Nigerian opposition says govt playing politics with Boko Haram
November 20, 2014
A screengrab taken on November 9, 2014 from a video released by Nigerian Islamist extremist group Boko Haram fighters parading on a tank in an unidentified town (AFP Photo/)[/caption]
“The PDP (Peoples Democratic Party) is sacrificing the lives of our brothers, of our sisters, of our children for very selfish political ends,” said the All Progressives Congress national chairman, John Oyegun.
Oyegun questioned why the military — West Africa’s largest — had failed to stop the Islamist insurgency and claimed it was because the three worst-affected states were all APC strongholds.
“They (the PDP) have allowed the insurgents to take over substantially controlled APC states,” he told the rally in the capital, Abuja.
The PDP has never been out of power in Nigeria since the country returned to civilian rule in 1999 and is widely expected to win the next election, which takes place in February next year.
But the opposition has been seen as stronger than ever after dozens of PDP state governors and lawmakers defected last year in opposition to Jonathan’s bid for re-election.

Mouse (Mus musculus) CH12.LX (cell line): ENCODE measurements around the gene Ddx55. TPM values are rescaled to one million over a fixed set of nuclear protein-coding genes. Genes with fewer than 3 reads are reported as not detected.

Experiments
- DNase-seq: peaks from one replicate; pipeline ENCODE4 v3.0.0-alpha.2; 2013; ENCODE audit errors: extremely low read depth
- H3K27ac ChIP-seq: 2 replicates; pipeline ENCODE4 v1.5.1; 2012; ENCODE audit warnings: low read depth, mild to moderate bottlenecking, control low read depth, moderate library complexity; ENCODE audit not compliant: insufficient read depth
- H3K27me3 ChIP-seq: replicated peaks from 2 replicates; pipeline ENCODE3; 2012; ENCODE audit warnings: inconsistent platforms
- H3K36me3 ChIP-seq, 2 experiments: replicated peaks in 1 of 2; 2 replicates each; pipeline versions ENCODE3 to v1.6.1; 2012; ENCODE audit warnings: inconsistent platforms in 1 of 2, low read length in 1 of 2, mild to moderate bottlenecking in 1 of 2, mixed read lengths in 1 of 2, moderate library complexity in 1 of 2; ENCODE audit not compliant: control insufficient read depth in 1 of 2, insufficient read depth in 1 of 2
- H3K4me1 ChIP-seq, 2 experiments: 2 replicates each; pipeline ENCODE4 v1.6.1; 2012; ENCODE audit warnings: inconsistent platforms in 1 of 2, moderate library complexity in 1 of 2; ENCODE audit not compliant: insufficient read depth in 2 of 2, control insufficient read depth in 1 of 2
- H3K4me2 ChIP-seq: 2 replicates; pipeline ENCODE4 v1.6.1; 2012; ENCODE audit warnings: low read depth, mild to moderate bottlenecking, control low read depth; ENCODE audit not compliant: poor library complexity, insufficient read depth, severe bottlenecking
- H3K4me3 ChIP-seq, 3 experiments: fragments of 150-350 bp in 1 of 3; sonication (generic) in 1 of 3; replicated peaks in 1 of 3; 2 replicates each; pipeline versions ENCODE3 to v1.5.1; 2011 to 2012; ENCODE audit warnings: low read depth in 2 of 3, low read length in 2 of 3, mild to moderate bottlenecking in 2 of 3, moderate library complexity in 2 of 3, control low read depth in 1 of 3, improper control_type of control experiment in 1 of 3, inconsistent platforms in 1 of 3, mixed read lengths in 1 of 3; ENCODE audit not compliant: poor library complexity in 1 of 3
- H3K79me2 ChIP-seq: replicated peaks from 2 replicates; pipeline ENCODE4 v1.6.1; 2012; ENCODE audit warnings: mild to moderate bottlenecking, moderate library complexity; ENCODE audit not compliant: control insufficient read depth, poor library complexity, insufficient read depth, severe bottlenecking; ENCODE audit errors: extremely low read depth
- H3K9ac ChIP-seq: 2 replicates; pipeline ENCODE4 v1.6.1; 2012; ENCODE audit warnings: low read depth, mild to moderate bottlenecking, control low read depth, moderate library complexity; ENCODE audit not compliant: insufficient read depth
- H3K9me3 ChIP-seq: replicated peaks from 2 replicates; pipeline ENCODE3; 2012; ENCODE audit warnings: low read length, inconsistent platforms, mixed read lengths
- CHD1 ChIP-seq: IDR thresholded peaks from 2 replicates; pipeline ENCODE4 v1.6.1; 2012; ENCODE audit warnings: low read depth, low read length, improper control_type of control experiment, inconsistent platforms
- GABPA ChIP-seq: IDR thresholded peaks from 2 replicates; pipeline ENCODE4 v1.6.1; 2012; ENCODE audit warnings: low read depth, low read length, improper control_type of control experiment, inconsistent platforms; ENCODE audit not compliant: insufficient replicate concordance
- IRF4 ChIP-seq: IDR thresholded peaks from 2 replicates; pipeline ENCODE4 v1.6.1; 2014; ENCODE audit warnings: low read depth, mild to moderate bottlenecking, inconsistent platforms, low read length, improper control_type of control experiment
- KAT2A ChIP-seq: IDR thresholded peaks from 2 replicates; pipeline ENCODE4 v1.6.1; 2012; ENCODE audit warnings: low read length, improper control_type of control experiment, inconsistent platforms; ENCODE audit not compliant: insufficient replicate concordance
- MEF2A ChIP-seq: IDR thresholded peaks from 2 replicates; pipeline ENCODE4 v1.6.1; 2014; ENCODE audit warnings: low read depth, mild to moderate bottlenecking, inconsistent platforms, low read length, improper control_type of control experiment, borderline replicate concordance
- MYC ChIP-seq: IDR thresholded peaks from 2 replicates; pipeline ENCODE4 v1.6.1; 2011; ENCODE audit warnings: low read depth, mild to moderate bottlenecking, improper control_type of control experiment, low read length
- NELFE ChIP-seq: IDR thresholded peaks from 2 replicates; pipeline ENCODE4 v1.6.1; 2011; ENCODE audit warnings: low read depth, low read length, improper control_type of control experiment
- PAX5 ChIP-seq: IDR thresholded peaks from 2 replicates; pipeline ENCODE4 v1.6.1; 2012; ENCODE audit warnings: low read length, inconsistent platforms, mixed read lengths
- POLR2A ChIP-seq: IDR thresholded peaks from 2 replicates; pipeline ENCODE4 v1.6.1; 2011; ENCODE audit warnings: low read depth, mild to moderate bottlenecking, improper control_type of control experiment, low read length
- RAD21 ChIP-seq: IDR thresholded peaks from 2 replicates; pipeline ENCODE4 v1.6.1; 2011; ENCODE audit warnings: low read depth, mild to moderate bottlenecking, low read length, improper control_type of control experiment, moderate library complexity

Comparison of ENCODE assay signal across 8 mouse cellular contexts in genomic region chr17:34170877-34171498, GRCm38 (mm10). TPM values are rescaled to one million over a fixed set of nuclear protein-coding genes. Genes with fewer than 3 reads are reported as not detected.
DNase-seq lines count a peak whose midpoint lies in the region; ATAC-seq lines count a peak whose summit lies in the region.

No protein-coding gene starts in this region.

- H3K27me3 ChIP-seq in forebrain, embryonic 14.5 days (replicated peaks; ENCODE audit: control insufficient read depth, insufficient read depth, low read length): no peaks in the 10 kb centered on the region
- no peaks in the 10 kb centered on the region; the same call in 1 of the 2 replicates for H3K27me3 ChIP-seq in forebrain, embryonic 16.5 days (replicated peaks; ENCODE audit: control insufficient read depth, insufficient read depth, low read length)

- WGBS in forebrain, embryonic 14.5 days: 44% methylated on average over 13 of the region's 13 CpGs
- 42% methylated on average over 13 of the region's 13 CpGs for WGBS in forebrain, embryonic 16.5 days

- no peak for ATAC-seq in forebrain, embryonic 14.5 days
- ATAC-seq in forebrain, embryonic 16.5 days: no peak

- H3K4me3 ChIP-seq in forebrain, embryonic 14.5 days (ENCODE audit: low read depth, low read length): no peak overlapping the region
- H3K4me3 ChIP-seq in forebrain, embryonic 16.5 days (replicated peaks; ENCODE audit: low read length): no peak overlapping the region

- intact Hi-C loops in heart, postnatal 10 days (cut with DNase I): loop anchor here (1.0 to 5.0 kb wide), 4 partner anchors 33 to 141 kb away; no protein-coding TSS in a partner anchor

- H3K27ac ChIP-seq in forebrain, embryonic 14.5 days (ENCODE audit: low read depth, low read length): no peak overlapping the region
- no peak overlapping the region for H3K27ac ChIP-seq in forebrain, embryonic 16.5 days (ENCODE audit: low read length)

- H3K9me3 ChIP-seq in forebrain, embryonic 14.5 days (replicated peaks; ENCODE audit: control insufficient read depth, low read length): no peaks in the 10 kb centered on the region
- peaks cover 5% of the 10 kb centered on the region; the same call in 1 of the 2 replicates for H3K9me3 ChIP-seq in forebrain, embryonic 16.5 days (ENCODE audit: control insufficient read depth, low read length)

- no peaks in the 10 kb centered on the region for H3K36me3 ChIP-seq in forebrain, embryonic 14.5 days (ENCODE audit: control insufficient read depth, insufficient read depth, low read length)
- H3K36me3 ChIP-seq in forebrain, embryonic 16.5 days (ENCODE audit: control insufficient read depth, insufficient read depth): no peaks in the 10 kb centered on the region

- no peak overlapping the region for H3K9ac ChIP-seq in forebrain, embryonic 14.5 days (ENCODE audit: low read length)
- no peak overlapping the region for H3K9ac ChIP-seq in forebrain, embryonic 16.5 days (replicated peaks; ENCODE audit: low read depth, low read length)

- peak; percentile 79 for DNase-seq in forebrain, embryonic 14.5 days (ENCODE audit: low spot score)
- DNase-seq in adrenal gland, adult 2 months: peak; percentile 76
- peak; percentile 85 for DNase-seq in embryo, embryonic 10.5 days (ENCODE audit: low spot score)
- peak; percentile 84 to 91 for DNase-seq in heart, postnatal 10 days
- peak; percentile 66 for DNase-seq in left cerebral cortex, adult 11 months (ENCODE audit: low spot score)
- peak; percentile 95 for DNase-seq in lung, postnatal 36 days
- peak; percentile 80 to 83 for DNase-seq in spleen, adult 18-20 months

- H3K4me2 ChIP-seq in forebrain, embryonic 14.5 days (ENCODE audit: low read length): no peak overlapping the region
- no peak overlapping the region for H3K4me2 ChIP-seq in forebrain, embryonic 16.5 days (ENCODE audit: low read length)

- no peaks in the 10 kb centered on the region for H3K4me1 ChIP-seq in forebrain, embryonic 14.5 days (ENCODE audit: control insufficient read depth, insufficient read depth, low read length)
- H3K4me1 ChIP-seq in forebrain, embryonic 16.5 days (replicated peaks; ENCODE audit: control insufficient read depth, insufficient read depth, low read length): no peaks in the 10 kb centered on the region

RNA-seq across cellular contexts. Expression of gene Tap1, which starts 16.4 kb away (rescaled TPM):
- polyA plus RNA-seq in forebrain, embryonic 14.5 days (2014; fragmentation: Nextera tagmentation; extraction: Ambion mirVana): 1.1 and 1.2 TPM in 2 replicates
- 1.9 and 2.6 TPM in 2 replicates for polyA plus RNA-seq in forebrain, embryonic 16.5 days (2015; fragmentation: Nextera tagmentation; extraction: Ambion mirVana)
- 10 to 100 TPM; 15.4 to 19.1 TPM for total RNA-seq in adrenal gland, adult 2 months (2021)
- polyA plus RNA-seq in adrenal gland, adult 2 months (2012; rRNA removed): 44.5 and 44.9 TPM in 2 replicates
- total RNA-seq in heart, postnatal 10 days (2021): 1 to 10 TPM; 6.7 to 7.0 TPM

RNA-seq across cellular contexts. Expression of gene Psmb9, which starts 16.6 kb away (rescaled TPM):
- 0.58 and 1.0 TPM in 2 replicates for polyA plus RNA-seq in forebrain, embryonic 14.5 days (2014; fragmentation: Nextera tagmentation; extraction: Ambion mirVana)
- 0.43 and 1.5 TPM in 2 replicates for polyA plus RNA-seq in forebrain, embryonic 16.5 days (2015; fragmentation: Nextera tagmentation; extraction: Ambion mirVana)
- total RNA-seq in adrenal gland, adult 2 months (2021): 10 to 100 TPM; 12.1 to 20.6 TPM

Party officials have already raised fears about the integrity of the election result if the violence in the affected states prevents people from voting.
Jonathan on Tuesday asked parliament for a further six-month extension of emergency rule in northeastern states of Yobe, Borno and Adamawa to help end the violence.
More than 13,000 people have been killed since the insurgency began in 2009 and Boko Haram is now said to be in control of more than two dozen towns in its quest for a hardline Islamic state.
Opposition lawmakers in the upper chamber of parliament said the special powers, first introduced in May 2013, had been an outright failure, as bloodshed had increased and towns had been lost.
Oyegun and presidential candidate Muhammadu Buhari, a former military ruler, both denounced what they claimed was the ruling party’s corrupt and inept leadership.
After “16 wasted years”, the economy was in a “state of free-fall” and still overly reliant on oil but a recent fall in global prices risked hitting ordinary citizens hard, Oyegun added.*Source AFP/Yahoo]]>
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